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Related to Pygmalion effect: Rosenthal effect


Greek mythological character.
Pygmalion effect - self-fulfilling prophesy. Synonym(s): Rosenthal effect
pygmalionism - rarely used term for the state of being in love with an object of one's own creation.
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Whilst other theories relating to self-belief and self-fulfilling prophecies highlight the impact of expectation upon performance, the Pygmalion effect uniquely highlights 'the impact that the expectations of persons who are in positions of authority have on the self-expectations and performance of those with whom they interact.' (48) McNatt suggests that the magnitude of Pygmalion effect that may be realised is linked to the previous achievement and self-expectancy levels of an individual.
On the social psychology of self-fulfilling prophecy: Further Evidence for Pygmalion effects and their mediating mechanisms.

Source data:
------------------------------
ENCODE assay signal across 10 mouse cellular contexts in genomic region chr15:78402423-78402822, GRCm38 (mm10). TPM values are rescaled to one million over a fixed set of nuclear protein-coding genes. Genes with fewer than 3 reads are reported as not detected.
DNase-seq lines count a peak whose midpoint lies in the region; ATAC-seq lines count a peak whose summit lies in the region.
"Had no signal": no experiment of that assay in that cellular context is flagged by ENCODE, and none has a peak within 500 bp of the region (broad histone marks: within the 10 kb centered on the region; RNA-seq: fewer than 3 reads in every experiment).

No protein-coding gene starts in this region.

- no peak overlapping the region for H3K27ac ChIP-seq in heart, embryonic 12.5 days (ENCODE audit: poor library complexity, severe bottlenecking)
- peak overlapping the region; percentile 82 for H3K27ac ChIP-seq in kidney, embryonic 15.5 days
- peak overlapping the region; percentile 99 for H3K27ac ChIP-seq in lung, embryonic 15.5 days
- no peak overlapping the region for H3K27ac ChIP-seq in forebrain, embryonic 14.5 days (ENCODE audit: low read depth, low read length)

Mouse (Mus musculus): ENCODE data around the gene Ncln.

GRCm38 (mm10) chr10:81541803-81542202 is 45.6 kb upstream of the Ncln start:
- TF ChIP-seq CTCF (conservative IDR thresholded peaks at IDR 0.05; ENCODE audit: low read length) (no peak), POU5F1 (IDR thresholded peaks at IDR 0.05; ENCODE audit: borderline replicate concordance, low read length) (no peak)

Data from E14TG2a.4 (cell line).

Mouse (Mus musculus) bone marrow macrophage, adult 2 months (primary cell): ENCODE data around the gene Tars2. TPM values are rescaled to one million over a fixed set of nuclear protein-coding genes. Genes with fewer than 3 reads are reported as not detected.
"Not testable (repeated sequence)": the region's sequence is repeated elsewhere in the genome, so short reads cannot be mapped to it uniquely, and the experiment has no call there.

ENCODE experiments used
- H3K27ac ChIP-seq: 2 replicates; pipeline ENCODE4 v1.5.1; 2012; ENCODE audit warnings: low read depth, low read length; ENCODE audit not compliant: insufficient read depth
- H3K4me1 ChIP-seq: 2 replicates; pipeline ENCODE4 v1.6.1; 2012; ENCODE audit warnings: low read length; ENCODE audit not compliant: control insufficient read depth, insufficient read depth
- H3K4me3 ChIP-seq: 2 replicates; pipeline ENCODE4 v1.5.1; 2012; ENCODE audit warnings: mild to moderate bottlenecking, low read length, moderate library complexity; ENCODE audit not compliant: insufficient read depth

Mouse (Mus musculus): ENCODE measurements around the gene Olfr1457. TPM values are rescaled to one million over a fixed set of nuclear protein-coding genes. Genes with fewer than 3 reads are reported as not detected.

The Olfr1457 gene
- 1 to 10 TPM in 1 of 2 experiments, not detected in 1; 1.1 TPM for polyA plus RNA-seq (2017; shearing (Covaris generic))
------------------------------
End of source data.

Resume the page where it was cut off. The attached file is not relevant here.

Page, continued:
The Pygmalion effect can easily apply to law enforcement trainers in every corner of the profession.
A 1962 report by Robert Rosenthal and Lenore Jacobson discussed the Pygmalion effect at length.
CRM Learning, a leading publisher of video-based training programs for the last 20 years, has reintroduced to audiences in both education and business the phenomenon known as the Pygmalion Effect. The Pygmalion Effect: Managing the Power of Expectation, third edition, expertly illustrates how managers' perceptions of the ability of subordinates, negative or positive, affects how they perform and how to harness this relationship for improved performance.
A situation in which one person's behavior that reflects expectations about a second person leads the second person to act in ways that confirm the first person's expectations is referred to as the Pygmalion effect. Rosenthal and Jacobson (1968) provided the first empirical evidence of the effect.
Robert Rosenthal of Harvard University, who first described this phenomenon in 1968, refers to it as the Pygmalion effect.
sort of a Pygmalion effect. Shouldn't my goal be zero defects?"
Bridge Builder 2: Expect Top Performance--Lepsinger references the well-known "Pygmalion Effect" whereby our expectations of an individual or team's performance greatly influences the outcome of their effort.
A type of Pygmalion effect, or self-fulfilling prophecy, then will follow.
On the social psychology of the self-fulfilling prophecy: Further evidence for Pygmalion effects and their mediating mechanisms.